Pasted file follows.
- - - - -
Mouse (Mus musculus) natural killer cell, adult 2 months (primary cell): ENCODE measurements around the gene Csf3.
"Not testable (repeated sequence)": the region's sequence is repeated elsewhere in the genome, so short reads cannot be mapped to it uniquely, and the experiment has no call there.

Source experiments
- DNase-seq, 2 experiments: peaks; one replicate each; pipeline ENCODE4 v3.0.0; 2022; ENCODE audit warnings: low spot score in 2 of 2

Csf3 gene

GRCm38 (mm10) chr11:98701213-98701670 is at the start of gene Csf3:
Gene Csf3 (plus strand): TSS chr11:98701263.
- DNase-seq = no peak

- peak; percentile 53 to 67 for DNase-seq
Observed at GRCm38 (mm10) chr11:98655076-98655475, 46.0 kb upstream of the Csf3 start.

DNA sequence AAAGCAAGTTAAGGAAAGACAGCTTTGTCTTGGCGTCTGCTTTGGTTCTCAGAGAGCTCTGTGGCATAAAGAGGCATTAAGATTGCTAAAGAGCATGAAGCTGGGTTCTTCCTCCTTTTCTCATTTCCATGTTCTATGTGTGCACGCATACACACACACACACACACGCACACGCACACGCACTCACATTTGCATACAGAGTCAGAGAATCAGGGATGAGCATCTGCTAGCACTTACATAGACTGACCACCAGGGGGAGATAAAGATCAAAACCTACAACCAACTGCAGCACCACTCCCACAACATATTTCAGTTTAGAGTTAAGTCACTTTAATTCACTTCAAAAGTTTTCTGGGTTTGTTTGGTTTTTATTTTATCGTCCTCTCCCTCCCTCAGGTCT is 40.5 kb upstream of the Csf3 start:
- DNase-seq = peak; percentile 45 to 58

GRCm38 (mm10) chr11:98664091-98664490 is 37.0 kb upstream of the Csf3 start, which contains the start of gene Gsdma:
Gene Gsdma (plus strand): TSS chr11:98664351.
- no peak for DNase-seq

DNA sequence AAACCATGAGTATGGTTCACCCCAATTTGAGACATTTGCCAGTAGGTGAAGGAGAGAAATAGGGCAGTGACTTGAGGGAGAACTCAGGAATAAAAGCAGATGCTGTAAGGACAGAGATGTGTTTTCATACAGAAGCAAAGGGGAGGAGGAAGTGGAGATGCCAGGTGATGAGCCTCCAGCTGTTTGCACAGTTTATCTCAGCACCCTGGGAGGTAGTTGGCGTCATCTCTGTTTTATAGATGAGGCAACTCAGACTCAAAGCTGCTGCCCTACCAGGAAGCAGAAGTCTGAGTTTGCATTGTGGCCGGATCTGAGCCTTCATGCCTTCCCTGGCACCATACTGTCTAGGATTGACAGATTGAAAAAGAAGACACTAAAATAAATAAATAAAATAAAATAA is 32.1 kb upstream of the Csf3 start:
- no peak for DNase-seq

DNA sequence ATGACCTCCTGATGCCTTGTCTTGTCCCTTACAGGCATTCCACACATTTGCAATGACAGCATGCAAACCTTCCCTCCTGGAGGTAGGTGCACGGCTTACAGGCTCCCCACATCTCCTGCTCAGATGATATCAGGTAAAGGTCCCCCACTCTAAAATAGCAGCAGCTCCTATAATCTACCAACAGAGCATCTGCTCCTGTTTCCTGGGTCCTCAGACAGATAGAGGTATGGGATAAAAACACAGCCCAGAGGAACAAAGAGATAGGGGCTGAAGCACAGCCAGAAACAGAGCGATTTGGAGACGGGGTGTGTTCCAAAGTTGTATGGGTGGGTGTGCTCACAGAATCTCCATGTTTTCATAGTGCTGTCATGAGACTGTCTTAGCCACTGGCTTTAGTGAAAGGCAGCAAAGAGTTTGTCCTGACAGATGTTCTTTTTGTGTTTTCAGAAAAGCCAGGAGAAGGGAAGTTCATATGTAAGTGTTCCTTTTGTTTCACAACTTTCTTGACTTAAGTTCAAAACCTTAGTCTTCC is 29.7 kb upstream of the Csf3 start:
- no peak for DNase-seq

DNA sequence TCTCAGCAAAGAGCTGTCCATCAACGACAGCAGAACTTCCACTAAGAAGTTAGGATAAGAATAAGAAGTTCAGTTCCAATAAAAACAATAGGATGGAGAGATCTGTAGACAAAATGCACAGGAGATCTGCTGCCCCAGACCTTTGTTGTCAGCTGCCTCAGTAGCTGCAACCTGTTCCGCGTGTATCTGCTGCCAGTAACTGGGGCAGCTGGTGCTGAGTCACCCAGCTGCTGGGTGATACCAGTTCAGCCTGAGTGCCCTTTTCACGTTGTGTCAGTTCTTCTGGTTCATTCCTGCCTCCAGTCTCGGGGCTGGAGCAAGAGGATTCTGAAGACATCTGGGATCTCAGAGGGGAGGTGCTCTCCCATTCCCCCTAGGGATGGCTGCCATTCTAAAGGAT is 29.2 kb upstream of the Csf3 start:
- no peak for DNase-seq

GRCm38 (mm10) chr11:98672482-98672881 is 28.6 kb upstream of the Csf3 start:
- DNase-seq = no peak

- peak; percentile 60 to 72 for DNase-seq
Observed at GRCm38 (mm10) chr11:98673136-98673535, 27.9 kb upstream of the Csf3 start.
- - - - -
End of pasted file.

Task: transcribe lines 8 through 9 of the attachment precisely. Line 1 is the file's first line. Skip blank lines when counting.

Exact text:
- DNase-seq = no peak

- peak; percentile 53 to 67 for DNase-seq